Part of the ‘Cazique of Poyais’ story – read more here
Forging yet another deed at short notice would have been impossible, Daniel Perez knew that much. As soon as he had finished his conversation with Tito he had hurried back to his lodgings to rummage through his trunk and find the deeds to that other Parsons Green property. It had definitely been done and it was worth finding. The two male Mercorda’s had fallen hook, line and sinker. The twin sister would surely follow on their insistence. He just had to find those deeds.
After a solid day of rummaging, Daniel Perez sat distraught on the floor of his lodgings with papers strewn all about. In order to maintain his aura of wealth he was spending a handsome penny on where he stayed and so it was a spacious room, with a wood burner for col nights and ornate windows. For Daniel Perez, it now felt like a prison, particularly in the dark. The deeds were nowhere to be found and now he could barely read them without risking burning down the entire building. In a moment of calm, he decided to go for a walk.
Strolling along the waterside, Daniel was mostly absorbed in his own thoughts. He reflected, though, that there was a significant amount of people compared to a couple of days ago. There didn’t seem to be any particular market or other event and he was certain it was not a high holiday. His mind turned away from his difficulty in finding the deeds over to solving this miniature conundrum. When information was needed, the local tavern usually had answers or at least clues, so there he headed.
When he arrived it was clearly more packed than it had been when he last was there, with a captive audience. There were many Scots accents touching his ears which felt terribly foreboding to him. He could have sworn he heard the man himself. The man he knew as the General. Again he thought he heard him and immediately after he was certain he heard his name.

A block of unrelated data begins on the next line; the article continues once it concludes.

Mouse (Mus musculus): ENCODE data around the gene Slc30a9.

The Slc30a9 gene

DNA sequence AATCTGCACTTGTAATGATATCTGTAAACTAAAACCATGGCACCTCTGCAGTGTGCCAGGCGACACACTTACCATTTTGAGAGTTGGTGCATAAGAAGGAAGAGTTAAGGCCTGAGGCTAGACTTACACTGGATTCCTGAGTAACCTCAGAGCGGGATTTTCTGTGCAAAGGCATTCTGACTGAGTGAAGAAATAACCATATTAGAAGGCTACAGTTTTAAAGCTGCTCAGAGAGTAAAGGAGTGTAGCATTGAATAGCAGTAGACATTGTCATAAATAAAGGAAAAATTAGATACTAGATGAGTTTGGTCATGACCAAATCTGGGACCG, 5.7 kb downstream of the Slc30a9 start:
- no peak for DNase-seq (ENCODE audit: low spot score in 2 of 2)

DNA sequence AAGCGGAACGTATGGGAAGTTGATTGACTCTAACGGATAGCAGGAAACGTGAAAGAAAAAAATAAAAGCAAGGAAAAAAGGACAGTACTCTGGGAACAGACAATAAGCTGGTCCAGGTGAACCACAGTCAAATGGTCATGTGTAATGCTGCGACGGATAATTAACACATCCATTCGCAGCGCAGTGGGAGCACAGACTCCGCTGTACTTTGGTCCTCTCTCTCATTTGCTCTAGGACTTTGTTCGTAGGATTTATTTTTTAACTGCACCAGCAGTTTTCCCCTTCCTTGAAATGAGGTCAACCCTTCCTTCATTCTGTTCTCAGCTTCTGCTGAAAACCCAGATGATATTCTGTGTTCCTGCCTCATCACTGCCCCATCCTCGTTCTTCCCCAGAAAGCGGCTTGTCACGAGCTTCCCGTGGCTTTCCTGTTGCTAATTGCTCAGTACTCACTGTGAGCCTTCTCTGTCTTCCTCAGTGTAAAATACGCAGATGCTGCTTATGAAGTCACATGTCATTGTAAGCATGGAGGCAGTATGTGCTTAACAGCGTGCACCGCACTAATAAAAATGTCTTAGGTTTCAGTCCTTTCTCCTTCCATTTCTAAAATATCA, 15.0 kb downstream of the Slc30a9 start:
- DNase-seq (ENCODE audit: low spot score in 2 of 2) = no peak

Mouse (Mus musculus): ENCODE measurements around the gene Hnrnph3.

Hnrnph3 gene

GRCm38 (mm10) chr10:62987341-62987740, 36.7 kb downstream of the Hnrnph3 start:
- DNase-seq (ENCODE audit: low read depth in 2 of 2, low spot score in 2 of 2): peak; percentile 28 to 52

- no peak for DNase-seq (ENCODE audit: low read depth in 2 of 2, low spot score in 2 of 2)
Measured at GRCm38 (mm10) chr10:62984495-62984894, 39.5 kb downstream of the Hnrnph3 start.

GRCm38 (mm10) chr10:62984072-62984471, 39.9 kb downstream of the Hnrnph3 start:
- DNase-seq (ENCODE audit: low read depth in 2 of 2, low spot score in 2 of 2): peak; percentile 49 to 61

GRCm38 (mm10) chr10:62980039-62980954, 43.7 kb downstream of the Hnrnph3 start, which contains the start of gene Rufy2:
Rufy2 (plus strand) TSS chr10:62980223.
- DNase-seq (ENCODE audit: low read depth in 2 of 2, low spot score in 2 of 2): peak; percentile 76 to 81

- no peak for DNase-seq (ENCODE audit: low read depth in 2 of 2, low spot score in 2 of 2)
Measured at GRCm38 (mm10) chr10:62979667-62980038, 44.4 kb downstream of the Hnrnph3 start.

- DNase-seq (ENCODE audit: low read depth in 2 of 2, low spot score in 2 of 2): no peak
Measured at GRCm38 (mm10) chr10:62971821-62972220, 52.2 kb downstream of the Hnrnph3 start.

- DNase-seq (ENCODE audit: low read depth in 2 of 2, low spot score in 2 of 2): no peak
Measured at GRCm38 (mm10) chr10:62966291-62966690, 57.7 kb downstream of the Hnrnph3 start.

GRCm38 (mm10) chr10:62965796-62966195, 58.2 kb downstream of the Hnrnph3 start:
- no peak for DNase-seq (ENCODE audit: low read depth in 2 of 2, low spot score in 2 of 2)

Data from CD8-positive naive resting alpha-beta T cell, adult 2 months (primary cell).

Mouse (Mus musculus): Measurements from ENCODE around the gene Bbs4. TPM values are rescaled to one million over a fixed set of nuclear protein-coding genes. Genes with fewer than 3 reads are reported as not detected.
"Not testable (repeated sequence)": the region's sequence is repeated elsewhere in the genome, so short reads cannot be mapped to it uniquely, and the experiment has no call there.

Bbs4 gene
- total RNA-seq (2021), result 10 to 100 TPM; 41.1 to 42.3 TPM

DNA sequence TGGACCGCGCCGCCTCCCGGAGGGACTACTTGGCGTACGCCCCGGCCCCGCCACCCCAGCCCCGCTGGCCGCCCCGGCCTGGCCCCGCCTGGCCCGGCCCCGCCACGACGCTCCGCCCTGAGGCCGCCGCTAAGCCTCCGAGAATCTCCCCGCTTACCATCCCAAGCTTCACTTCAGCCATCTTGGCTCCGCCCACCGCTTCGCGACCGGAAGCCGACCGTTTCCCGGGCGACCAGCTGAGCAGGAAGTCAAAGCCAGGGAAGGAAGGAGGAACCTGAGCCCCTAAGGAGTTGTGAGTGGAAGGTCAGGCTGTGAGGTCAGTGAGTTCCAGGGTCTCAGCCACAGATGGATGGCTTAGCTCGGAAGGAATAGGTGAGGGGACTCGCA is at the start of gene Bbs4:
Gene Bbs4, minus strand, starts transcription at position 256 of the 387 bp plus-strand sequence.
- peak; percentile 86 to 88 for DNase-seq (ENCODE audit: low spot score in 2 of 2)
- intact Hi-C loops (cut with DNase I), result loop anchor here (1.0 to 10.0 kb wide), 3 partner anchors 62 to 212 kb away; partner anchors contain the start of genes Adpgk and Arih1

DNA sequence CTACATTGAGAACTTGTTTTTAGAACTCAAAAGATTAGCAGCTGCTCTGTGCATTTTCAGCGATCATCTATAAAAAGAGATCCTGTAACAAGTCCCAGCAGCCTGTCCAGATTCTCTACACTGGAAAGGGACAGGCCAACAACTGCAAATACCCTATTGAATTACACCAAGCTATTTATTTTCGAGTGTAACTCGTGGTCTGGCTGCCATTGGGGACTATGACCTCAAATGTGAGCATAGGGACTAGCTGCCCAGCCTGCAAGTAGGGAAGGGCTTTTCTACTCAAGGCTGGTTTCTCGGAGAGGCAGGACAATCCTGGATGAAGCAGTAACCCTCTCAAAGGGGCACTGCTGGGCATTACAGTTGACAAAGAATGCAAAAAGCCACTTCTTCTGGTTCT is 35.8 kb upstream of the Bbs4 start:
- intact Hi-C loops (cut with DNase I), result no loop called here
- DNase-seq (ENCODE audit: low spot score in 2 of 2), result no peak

It wasn’t possible for the General to be here. There was a spike in Daniel Perez heart rate followed by a drop when he collected himself and had a drink of rum. Under no circumstances would the General recognise or care to even remember Daniel. That wasn’t the kind of man he was.
Daniel Perez scanned the dingy room of the tavern looking out for a familiar face. To his relief, he could not make out the General. To his surprise, he could not make out a single familiar face. Listening in, he learned the answers to the questions swirling around in his head.
To his right, a pair of men were planning how a certain MacGregor would be hanged if they could ever get there hands on them. “What happened in his fictional Poyais is unforgivable, it is,” they said.
Daniel Perez continued to listen and overhear various snippets of what happened to these newcomers to Belize Town. Finally, after an hour or two of sitting and listening, it clicked. MacGregor had planned and executed his grand idea. Incredible and deadly, it turned out to be. A normal person would maybe question how someone, one individual, could be solely responsible for this, but Daniel Perez had met the man.
Evening was in full force and marks were everywhere for Daniel Perez. He showed wisdom though and thought better of it. These people wouldn’t be pushed into a new scam so quickly, especially when all it did was send them back the other way. At best, this new development showed the dangers of the colonies and reinforced why they left – the lack of real property. If he didn’t find those deeds this evening, he worried that all might be lost. So, he hurried back to his lodgings.
In all likelihood, Tito would be seriously upset that Daniel Perez hadn’t kept his word of returning the next day. So, there were two steps once he returned to his lodgings. First, find the damn deeds. Second, come up with a decent excuse. His mind was fast working on the second even though it should have focussed on the first.